Brown on both sides

By Hyacinth Miles

There is no culinary sensation so profoundly Kentuckian as the screaming of your arteries after eating a hot brown. The hot brown enjoys an almost mythic status in Kentucky cooking. No one will admit to eating one, but clearly everyone is lying.

But I’ll admit to it. I’ll proudly say that I have eaten the most theoretically disgusting (and yet strangely delicious) food in the world. In fact, I’ve done it several times. Sacrificing myself on the alter that is this food column I embarked on an epic journey, sampling from the wide range of hot brown available in the Lexington era. And so I am able to bring to you the testament of my experience, a journal of the hot brown.

But first let’s review the original recipe for the hot brown, invented in1923, by Chef Fred Schmidt at the famous Brown Hotel in Louisville:

Hot Brown Recipe
4 oz. Butter
Flour to make a roux (about 6 tablespoons)
3 – 3.5 cups Milk
1 Beaten Egg
6 tbsp. Grated Parmesan Cheese
1 oz. Whipped Cream (optional)
Salt and pepper to taste
Slices of roast turkey
8-12 slices of toast (may be trimmed)
Extra parmesan for topping
8-12 strips of fried bacon

So that’s it, the bench mark by which all other hot browns are judged, and with that we go to:

Day 1: Dudley’s, Lexington, KY.
Dudley’s hot brown turns out to be very close to the original recipe, with one exception, very little cheese. So this is good news, if you don’t like cheese. On the other hand, if you don’t like cheese, you’re probably not the sort of person who would eat a hot brown anyway. Mmmm, cheese....

Day 2: Serafini, Frankfort, KY.
The best thing about this hot brown is its size. It is very small. This might seem like the worst sort of backhanded compliment, but one of the most oppressive things about hot browns in general is their enormous bulk, thus combining the dubious virtues of being extremely filling and exorbitantly large, mocking you before you even picked up your fork.

The other interesting thing about Serafini’s hot brown is that it was made on sourdough, instead of the standard white bread.

Day 3: Ramsey’s, Lexington, KY.
One word: cheese. Ramsey’s has got it. They substitute cheddar cheese for the parmesan in the original hot brown recipe, but otherwise it’s definitely a classic. This hot brown is a Lexington favorite and is about as big as your head. I have a friend out of state who is so enamored of Ramsey’s hot brown she insists that I get one to go and drive it up to her, every time I visit. This hot brown is delicious. I manage to eat about a bite and a half.

Day 4: Political hot brown. I go to see the presidential debates at a rally held at Winchell’s, the sports bar and restaurant on Southland drive. Despite my profound desire never to eat a hot brown again, I try theirs and find it to be delicious, pretty much the platonic ideal of a hot brown. Since both Winchell’s cooks/owners attended the Culinary Institute this isn’t too surprising. I actually eat about half of this hot brown, because it tastes so darn good.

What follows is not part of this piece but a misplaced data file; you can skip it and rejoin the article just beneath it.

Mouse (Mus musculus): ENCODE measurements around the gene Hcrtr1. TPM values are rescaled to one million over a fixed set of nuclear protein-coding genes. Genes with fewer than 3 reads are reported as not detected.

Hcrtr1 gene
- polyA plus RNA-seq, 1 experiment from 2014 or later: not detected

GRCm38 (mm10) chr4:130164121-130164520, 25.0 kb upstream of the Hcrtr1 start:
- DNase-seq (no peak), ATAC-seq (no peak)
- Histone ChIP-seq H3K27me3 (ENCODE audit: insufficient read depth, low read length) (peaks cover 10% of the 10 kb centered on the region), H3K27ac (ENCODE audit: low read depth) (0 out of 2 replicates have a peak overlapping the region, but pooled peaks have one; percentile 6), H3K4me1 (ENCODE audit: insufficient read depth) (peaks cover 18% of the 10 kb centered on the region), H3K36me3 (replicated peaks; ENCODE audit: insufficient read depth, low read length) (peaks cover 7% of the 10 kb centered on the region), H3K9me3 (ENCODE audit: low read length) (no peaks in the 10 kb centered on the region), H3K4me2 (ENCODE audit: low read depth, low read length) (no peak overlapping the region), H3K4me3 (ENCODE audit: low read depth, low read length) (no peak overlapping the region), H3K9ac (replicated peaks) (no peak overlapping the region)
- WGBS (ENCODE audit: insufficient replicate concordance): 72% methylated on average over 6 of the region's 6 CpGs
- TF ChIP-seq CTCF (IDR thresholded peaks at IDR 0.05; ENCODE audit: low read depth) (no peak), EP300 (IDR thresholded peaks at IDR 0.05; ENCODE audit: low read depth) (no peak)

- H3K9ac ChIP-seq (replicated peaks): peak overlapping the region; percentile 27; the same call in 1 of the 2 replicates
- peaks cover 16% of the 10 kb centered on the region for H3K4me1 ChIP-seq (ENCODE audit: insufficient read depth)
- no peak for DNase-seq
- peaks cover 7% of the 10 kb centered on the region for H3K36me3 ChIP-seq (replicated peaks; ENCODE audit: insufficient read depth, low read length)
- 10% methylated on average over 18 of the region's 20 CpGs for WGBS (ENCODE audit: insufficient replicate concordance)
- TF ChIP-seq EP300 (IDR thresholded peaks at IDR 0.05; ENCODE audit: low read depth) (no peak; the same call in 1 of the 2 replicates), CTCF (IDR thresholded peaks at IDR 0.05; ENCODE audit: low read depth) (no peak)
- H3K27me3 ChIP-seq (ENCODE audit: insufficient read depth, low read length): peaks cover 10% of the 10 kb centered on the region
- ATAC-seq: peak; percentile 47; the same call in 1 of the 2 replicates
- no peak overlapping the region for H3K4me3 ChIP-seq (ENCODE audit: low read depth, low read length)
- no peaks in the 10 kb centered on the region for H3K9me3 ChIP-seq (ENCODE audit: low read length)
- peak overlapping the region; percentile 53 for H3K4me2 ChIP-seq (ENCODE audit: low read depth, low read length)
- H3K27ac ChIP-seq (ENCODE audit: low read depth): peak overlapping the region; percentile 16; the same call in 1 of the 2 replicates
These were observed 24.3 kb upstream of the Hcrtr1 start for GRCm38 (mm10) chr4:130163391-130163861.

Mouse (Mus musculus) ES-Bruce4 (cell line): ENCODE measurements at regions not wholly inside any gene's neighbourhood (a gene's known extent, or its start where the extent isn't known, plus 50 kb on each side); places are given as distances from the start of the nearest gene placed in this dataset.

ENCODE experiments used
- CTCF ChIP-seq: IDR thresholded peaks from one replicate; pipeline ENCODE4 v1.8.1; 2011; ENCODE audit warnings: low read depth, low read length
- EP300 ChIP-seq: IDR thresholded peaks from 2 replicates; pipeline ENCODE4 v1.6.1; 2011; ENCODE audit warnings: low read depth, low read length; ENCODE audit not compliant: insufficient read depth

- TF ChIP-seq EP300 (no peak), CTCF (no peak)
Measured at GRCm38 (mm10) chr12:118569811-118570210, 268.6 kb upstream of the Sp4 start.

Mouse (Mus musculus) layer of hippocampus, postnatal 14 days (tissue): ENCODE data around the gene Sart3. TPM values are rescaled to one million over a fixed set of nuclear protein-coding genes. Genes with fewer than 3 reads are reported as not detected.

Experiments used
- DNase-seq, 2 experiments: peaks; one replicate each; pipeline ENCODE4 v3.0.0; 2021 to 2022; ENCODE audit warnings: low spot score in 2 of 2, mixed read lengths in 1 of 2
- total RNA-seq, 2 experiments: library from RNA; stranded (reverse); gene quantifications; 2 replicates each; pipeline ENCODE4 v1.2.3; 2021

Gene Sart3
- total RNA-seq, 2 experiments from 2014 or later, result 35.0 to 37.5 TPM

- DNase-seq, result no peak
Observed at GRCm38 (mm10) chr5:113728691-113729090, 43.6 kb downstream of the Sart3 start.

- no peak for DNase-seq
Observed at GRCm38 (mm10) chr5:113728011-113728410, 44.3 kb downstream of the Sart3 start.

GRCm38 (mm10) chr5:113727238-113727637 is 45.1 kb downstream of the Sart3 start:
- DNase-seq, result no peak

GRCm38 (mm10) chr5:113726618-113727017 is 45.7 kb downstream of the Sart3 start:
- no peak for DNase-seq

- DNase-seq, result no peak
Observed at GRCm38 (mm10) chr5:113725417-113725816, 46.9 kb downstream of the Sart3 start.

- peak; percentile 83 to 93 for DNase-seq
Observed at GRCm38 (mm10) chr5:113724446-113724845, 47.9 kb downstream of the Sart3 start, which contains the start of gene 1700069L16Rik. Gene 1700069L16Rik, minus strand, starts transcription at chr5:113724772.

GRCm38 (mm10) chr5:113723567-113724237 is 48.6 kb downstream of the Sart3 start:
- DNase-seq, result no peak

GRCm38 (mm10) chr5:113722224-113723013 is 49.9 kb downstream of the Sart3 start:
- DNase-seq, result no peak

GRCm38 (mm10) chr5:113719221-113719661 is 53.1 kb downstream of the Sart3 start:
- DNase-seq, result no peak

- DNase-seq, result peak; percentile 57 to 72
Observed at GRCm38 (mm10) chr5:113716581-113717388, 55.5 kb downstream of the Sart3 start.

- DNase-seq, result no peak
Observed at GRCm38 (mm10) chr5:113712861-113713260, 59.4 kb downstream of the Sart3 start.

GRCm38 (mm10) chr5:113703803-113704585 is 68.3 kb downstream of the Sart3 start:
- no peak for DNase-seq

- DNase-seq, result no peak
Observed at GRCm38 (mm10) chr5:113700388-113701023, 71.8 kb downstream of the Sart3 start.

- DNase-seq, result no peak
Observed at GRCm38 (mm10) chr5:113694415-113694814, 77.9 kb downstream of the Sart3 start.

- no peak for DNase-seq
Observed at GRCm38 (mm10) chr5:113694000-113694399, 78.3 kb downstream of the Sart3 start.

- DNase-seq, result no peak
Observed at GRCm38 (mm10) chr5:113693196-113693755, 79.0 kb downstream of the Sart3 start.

Day 5: I never want to eat again.

Day 6: Nope, still not hungry.

Day 7: It has now been three days since I’ve eaten anything. Maybe this could be a new form of crash diet, you eat 3,000 calories in one sitting and then you don’t eat again for half a week. As I understand it, this is something like the approach that the Sex in the City characters take.

Day 8: I’m still not hungry. My mom takes me out to Buddy’s, where they have sort of combined the mornay sauce and the parmesan topping of their hot brown into a single, nacho-cheese like sauce. I put down my fork fairly quickly. My mother makes acerbic comments about starving children in China.

Day 9: Briefly consider driving to Louisville to have the original hot Brown at the Brown Hotel, but decide, on reflection, that my time could be spent doing almost anything else.

Day 10: Confident that I will never want to eat another hot brown again (except, possibly from Winchell’s) I convince my father to take me to DeSha’s and order a hot brown himself, so that I can try it. My father started talking about the physical he had just had. “According to the risk factors,” he said, “I have a five percent chance of having a heart attack” the waiter set the hot brown in front of him, “within the next five years.” There is a moment of horrified silence, which the waiter, a consummate professional, pretends not to notice.

So that’s it, I’m done. It’s all very well to put your own health on the line, but once you start endangering your family members it’s clear something has to give. My hatred of salad is legend in my family, but now I’m having a craving for something crunchy and green, and I plan to indulge, just as soon as I start eating again. n